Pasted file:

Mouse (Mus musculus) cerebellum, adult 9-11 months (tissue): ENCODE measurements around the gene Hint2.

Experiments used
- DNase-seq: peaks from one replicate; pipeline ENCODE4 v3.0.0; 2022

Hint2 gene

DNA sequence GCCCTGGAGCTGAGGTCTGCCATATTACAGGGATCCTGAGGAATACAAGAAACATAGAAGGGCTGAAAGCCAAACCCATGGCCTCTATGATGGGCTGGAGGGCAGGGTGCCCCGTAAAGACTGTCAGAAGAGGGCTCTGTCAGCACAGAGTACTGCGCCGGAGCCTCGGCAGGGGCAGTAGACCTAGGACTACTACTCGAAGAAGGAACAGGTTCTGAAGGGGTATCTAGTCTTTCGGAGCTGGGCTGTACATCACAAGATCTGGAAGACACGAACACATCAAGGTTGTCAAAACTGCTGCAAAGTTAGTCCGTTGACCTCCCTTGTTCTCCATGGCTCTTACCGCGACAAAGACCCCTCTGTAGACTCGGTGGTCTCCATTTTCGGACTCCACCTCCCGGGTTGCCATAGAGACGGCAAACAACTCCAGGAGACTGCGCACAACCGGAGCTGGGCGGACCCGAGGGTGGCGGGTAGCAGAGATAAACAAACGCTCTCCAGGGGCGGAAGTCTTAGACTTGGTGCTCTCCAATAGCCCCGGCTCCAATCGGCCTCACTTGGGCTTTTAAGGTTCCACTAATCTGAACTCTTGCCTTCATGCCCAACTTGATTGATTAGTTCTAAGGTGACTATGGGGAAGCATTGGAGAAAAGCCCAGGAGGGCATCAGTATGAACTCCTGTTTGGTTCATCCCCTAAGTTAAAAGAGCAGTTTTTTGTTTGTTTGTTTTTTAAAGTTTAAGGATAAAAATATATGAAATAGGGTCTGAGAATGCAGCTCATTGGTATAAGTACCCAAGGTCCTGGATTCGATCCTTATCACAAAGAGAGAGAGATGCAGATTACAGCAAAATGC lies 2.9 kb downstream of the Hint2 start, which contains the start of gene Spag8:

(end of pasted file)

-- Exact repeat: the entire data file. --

Mouse (Mus musculus) cerebellum, adult 9-11 months (tissue): ENCODE measurements around the gene Hint2.

Experiments used
- DNase-seq: peaks from one replicate; pipeline ENCODE4 v3.0.0; 2022

Hint2 gene

DNA sequence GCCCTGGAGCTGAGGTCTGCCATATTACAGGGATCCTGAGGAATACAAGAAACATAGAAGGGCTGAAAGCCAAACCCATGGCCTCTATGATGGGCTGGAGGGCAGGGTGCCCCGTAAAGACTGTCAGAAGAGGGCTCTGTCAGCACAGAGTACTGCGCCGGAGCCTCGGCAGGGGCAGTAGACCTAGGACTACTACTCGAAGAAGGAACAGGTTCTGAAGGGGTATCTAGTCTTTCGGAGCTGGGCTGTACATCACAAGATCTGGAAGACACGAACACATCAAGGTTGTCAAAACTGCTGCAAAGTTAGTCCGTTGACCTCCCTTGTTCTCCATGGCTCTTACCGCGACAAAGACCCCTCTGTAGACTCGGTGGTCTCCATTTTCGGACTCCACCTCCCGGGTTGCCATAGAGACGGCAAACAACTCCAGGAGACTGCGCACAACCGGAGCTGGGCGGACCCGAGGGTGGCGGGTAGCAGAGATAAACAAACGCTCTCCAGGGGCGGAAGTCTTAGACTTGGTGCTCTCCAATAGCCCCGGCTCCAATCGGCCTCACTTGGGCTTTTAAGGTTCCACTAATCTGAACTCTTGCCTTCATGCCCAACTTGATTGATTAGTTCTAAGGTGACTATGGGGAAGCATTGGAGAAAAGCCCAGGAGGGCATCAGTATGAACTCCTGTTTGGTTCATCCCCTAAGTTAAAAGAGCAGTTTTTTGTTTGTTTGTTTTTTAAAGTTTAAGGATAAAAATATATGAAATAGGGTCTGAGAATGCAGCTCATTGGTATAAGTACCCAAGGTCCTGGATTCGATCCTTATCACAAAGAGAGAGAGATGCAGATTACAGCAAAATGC lies 2.9 kb downstream of the Hint2 start, which contains the start of gene Spag8: